The presentation of Melchior as a king is concurrent throughout the novel. In the first two chapters we see him as a king of his family, the king of English theatre and the player of kings in Shakespeare plays, his greatest roles coming as Hamlet and Macbeth, whilst taking a 'toy crown with paint peeling off' everywhere he went. Peregrine is a name that means 'mysterious wanderer', a true reflection of his nomadic nature. The first time we meet Melchior is through the personification of the grandfather clock in Nora and Dora's front hall.
- Word count: 1202
Thus reinstating that fact that the girl's father has some form of power over her. However the use of the modal verb 'might' accompanied by the ending of the sentence gives the reader the impression that the girl is not scared of her father and would disobey what her father would find objectionable as he was not present. Although this quotation does not directly stick to the same narrative as 'Little Red Riding Hood' and therefore giving a slightly different impression of the original fairytale, it does reinstate that fact that men are powerful and possibly to be feared of as they prey on young girls.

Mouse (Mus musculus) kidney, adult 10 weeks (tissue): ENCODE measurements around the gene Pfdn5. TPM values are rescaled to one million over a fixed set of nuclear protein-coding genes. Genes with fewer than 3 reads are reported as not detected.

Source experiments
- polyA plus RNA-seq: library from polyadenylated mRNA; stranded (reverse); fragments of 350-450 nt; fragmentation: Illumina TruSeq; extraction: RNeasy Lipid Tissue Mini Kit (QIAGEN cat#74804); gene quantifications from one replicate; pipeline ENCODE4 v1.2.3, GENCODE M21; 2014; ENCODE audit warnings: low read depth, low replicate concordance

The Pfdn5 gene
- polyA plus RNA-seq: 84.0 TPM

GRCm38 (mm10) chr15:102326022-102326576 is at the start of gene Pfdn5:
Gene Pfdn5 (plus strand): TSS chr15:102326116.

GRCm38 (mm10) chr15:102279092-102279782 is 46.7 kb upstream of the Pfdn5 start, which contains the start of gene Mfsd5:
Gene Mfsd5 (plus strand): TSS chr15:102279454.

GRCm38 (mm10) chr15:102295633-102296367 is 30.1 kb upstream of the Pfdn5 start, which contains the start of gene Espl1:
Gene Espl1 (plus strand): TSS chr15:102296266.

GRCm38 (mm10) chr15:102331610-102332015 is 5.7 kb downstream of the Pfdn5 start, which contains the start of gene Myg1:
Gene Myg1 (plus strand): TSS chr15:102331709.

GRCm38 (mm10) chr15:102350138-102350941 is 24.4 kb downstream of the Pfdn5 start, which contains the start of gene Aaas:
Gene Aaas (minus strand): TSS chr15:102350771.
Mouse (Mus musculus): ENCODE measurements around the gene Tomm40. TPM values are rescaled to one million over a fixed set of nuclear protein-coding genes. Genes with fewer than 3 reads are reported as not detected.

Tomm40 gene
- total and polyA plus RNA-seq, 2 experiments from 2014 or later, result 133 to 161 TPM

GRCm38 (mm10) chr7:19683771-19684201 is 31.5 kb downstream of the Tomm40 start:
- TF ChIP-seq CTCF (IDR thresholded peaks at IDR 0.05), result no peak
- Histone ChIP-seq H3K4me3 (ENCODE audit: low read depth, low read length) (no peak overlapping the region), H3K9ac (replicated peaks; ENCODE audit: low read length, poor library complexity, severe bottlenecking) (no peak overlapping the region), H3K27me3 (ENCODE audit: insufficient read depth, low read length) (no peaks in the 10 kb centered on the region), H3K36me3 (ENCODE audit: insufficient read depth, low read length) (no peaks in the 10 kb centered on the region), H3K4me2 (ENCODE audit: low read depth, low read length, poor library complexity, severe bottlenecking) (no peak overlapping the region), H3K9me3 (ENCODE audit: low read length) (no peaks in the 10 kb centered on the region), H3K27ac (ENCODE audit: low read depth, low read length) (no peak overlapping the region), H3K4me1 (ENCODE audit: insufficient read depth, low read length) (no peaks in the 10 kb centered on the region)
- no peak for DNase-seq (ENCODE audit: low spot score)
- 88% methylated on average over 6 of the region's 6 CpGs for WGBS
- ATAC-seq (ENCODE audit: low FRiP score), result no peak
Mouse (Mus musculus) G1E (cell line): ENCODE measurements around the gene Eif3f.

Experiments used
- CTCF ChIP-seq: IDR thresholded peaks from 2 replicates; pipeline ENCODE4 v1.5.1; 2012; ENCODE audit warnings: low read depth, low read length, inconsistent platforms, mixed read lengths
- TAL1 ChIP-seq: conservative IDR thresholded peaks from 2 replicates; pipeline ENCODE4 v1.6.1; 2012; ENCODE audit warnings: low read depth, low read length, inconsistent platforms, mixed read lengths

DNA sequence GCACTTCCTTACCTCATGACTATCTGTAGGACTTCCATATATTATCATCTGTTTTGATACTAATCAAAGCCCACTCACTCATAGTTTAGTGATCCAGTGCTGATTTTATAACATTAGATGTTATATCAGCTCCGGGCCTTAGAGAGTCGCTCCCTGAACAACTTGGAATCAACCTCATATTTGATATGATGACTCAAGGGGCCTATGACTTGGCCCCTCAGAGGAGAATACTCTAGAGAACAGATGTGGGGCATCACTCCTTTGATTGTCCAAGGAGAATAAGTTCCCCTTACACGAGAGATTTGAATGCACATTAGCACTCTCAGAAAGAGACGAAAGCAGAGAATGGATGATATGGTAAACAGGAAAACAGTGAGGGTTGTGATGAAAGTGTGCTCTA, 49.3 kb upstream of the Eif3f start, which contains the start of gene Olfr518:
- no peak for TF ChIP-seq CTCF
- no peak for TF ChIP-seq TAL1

- Word count: 1606
How Far and in what ways, do you think that narrative variety is important to the overall effectiveness of The b****y Chamber collection?
Anonymous, there is no names for the majority of the characters. What is the purpose of this narrative device? Is Carter removing personality from the characters and making the lessons apply to all women? "If she deals with established stereotypes in The b****y Chamber rather than fully-fleshed out characters, then this is because fairy tales clothe themselves in stereotypes and archetypes" http://www.themodernword.com/scriptorium/carter.html#Anchor-14210 d) With the exception of the Tigers Bride (TB) and BC all of the stories are in the third/2nd person similar to folklore. The third person narrator gives a omniscient and wise sense to the stories. The second person sounds authoritative and commanding.